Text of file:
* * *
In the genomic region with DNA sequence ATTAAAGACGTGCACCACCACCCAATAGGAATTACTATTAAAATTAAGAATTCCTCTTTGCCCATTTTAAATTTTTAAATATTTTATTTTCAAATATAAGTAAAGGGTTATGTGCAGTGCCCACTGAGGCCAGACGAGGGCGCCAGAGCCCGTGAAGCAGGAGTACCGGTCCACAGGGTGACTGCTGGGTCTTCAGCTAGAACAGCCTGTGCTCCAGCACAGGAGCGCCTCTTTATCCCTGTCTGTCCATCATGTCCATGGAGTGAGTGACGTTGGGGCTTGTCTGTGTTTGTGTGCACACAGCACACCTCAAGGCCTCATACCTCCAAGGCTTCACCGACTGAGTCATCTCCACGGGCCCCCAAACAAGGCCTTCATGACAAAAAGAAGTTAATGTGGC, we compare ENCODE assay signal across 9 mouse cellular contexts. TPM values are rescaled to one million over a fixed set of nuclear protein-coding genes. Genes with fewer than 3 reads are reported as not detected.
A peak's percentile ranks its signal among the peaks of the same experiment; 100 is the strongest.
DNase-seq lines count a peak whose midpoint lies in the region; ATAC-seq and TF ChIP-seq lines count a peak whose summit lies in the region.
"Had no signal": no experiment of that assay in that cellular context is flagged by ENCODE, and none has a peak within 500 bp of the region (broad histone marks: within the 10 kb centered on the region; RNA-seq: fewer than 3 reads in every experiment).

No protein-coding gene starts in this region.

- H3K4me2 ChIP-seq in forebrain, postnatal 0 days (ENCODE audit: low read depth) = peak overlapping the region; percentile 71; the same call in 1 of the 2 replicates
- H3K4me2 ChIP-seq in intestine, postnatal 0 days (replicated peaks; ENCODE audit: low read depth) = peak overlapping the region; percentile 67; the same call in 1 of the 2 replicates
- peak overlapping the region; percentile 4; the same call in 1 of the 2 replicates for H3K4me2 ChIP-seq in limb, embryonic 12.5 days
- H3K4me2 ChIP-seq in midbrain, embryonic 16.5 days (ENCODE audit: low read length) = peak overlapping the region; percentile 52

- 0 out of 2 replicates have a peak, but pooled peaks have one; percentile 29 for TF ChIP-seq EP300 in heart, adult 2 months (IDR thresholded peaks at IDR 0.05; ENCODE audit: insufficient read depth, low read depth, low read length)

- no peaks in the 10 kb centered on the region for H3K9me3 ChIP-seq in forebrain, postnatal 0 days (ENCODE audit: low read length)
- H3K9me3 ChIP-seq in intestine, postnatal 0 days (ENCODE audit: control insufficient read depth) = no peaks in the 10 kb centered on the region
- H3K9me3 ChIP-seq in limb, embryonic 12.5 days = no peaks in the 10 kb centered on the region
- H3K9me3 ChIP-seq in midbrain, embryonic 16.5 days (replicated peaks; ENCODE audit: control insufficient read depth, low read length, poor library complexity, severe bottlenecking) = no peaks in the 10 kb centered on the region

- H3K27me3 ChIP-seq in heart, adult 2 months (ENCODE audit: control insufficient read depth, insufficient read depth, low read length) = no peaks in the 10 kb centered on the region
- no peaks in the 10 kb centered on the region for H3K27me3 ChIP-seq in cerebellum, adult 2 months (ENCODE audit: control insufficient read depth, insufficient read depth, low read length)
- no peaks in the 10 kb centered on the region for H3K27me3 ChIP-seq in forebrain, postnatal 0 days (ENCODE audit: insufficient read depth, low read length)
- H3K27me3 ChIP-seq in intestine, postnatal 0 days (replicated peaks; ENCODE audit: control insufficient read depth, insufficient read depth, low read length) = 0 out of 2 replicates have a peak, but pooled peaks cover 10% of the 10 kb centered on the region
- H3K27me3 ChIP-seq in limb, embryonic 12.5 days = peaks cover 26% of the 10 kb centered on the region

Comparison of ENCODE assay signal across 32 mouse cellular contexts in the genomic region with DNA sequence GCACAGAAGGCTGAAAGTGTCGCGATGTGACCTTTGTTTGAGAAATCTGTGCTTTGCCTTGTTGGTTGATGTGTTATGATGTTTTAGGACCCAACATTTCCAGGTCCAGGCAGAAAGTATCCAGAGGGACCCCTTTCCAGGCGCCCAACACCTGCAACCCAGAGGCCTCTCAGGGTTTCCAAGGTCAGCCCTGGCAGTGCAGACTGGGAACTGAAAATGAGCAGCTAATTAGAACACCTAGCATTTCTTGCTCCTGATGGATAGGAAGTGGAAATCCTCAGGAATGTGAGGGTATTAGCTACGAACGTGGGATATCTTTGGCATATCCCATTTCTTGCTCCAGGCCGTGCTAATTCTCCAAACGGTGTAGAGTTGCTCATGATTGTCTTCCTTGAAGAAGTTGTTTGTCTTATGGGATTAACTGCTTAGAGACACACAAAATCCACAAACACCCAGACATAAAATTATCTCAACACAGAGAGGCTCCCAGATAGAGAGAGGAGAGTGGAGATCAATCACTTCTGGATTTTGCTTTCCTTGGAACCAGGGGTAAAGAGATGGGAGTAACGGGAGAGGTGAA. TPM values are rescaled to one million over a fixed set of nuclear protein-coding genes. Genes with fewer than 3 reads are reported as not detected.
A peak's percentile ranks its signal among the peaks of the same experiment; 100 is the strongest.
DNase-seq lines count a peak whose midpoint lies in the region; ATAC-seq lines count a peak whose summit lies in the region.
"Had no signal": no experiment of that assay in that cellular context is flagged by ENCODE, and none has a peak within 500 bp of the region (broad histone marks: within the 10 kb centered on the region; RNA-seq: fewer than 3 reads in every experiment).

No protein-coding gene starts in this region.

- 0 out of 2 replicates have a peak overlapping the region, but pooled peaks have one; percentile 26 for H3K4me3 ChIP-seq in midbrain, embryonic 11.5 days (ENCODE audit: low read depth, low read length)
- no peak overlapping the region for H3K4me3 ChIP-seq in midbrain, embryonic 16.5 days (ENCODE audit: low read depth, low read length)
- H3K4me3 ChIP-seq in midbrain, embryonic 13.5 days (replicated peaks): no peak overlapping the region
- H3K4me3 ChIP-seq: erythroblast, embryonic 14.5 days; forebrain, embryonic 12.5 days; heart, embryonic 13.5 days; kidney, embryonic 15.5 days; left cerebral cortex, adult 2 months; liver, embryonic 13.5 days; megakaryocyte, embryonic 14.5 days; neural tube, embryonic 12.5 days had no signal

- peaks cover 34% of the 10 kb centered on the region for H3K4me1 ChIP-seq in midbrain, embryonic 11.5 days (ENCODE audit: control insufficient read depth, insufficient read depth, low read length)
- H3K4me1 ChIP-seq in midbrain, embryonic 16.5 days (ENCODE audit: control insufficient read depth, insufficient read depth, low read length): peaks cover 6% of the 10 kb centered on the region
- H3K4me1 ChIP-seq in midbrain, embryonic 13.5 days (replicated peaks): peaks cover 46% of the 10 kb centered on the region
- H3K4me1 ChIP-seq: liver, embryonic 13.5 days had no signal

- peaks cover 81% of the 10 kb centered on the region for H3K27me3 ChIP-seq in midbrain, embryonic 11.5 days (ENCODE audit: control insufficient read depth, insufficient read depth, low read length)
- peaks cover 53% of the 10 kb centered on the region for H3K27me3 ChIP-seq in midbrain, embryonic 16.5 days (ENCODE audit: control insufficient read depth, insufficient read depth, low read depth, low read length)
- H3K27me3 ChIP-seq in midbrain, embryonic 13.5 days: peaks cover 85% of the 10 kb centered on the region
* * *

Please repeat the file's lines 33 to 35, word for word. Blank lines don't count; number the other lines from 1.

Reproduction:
- peaks cover 81% of the 10 kb centered on the region for H3K27me3 ChIP-seq in midbrain, embryonic 11.5 days (ENCODE audit: control insufficient read depth, insufficient read depth, low read length)
- peaks cover 53% of the 10 kb centered on the region for H3K27me3 ChIP-seq in midbrain, embryonic 16.5 days (ENCODE audit: control insufficient read depth, insufficient read depth, low read depth, low read length)
- H3K27me3 ChIP-seq in midbrain, embryonic 13.5 days: peaks cover 85% of the 10 kb centered on the region